The Houdini Effect

Apple Creek Whitetails Photo

Bucks seem to appear out of nowhere and vanish into thin air. It’s so common, we expect it. Houdini couldn’t preform such magic or could he?

The magic isn’t in the buck’s movement. In reality, it’s a problem within our own minds. Understanding how we see and what we don’t see can greatly improve your hunting success. More often than not, the deer moved in plain sight. We just failed to see it.

A deer’s eyes are on the sides of its head to help in the detection of movement. Our eyes are located on the front of our faces to ad in depth perception and focus. However, we are only able to achieve sharp focus in about 1/1000th of our entire field of vision. Everything outside of our center of vision becomes blurry and darkened. It’s a loophole in our brain and the deer take advantage of it. This ability to focus keeps us from seeing a lot of what’s going on around us. It’s the same tactic magicians use to fool us with “sleight of hand” tricks.

Let me explain:

Have you ever seen the magician’s trick where he hides a ball under one of three cups? Quickly, he moves the cups around and we are to guess which cup the ball is under. We get it wrong almost every time. While we focused on the cup the ball was originally under, the magician slides the ball to another cup. We missed it. This happens because our minds have trained our eyes to focus on objects and not on the gaps between objects.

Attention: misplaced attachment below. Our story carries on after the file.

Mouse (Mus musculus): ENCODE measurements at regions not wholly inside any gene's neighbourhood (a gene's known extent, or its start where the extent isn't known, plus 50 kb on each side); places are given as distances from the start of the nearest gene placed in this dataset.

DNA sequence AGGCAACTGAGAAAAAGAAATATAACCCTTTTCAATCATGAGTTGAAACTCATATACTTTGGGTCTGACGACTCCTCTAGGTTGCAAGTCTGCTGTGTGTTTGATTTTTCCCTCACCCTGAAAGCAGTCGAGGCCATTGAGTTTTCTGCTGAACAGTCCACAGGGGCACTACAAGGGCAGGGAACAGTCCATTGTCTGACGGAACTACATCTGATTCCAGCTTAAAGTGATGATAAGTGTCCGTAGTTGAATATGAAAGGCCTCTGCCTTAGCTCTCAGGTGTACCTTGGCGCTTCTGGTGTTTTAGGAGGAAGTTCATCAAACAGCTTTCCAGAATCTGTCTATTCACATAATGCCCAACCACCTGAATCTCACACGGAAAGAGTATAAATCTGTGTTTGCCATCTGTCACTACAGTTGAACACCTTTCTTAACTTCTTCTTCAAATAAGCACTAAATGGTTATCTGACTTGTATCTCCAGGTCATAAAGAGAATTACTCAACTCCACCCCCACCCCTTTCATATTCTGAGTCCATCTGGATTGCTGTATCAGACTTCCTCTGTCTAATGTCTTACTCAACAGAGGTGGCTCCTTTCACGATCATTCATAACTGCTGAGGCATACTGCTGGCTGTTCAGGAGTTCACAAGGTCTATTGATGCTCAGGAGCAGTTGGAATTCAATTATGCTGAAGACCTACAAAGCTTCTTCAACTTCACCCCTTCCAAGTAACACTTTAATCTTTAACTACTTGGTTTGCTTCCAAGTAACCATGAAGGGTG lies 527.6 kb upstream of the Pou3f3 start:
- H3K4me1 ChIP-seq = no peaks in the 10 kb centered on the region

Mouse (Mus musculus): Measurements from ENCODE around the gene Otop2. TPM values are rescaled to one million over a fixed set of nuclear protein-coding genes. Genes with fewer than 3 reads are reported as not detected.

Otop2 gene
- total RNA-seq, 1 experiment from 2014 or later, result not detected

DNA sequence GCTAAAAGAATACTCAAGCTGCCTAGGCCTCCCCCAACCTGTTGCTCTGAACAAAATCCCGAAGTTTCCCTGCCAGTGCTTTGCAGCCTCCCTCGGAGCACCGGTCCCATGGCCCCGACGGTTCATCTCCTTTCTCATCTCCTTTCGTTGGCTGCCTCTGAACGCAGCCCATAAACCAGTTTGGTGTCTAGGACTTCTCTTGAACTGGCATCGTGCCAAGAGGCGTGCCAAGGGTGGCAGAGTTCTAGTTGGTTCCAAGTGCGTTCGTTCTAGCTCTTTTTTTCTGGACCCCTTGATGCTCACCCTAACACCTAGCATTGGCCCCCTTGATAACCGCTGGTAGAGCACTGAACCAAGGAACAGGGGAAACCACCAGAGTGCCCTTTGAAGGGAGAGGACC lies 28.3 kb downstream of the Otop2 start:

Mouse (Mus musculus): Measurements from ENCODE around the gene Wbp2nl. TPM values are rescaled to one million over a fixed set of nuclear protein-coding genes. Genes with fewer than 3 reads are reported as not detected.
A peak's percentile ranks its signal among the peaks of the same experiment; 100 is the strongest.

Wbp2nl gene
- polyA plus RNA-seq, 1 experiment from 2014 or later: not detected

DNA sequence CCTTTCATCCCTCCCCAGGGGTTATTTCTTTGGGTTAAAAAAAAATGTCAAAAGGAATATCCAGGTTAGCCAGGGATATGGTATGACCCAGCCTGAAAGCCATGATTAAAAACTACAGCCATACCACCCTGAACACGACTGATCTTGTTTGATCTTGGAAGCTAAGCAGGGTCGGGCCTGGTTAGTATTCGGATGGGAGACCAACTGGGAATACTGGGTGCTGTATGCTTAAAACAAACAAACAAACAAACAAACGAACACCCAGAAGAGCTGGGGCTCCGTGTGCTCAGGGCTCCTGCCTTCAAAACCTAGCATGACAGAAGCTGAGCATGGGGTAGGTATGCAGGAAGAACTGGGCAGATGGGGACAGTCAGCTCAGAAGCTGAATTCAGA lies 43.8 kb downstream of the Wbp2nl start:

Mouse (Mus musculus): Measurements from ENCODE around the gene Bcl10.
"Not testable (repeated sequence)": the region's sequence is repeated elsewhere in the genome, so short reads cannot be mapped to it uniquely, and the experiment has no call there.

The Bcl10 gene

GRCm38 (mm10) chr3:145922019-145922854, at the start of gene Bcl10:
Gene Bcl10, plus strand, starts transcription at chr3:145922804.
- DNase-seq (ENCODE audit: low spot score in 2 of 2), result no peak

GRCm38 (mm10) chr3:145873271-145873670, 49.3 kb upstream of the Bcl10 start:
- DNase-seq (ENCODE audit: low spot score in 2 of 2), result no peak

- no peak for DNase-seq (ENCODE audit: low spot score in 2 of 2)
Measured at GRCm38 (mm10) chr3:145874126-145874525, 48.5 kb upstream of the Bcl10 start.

Humans focus in extremely high resolution. This leaves our peripheral vision capable of only low resolution. Our minds can only focus s on one thing at a time. We draw associations of where we expect the deer to appear or re-appear, when the buck doesn’t show where we expected, we sharpen our focus and miss any movement in our peripheral vision. A lot of this movement is in plain sight, believe it or not. An enhanced field of vision is an illusion.

The more we concentrate our focus, the less we see in our peripheral view, and the more action we miss. This tendency to focus on objects, rather than the gaps between objects, is called unintentional blindness.

As hunters, our eyes focus on trees, rocks, and limbs. We wait for a deer to appear and miss a lot of going on in the gaps. Those gaps are where the deer are moving. We just missed it. The brown color of the deer just makes its escape easier.

Try not to let your mind see what it expects to see. You’ll be amazed at how much more you’ll see, if can lose this concentration and become more aware of everything around you. It doesn’t matter if you are still hunting, tracking or stand hunting, if you ease up on your concentration and instead look into the gaps, you’ll see a lot more deer.

Jim

http://jimcollyer.com/

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